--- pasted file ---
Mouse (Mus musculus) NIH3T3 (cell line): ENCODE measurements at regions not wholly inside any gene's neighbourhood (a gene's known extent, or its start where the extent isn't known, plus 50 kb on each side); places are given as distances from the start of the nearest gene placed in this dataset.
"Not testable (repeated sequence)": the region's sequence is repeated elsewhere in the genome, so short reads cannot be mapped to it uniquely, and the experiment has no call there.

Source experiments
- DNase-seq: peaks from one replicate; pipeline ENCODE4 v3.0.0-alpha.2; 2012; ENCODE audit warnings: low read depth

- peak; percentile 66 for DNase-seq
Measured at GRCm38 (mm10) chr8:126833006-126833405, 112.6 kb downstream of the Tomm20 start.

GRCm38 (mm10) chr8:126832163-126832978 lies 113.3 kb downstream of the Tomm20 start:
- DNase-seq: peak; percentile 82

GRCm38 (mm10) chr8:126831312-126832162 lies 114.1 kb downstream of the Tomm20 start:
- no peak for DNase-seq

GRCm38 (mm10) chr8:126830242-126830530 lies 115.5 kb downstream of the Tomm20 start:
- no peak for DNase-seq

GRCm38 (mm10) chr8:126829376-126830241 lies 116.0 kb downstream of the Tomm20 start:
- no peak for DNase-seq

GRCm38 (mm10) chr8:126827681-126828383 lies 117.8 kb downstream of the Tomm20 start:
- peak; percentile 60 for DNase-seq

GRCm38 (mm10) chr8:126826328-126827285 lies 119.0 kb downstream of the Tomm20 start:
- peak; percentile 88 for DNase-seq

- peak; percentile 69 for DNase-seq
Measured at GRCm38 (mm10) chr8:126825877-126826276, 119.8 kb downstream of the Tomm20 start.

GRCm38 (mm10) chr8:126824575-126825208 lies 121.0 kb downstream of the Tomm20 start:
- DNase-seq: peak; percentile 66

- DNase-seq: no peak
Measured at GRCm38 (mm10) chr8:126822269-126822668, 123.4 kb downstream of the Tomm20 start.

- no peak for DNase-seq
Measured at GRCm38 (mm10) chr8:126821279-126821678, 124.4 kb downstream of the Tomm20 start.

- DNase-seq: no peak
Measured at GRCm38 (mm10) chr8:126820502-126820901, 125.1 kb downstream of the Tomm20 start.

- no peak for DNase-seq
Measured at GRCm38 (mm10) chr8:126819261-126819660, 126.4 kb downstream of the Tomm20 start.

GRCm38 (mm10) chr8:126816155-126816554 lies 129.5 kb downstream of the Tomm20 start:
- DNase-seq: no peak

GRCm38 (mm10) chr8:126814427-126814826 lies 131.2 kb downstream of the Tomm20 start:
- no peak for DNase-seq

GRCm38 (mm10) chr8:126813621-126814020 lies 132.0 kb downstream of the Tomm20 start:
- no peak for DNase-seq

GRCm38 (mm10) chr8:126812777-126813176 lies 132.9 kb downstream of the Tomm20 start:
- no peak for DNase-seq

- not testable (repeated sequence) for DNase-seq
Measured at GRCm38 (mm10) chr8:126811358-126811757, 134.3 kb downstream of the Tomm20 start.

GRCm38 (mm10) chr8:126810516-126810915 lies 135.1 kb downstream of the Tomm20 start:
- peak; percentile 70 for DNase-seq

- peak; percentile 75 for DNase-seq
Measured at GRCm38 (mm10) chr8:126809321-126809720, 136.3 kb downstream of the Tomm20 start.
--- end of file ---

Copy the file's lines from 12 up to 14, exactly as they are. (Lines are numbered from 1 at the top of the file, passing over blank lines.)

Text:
- no peak for DNase-seq

GRCm38 (mm10) chr8:126829376-126830241 lies 116.0 kb downstream of the Tomm20 start:
- no peak for DNase-seq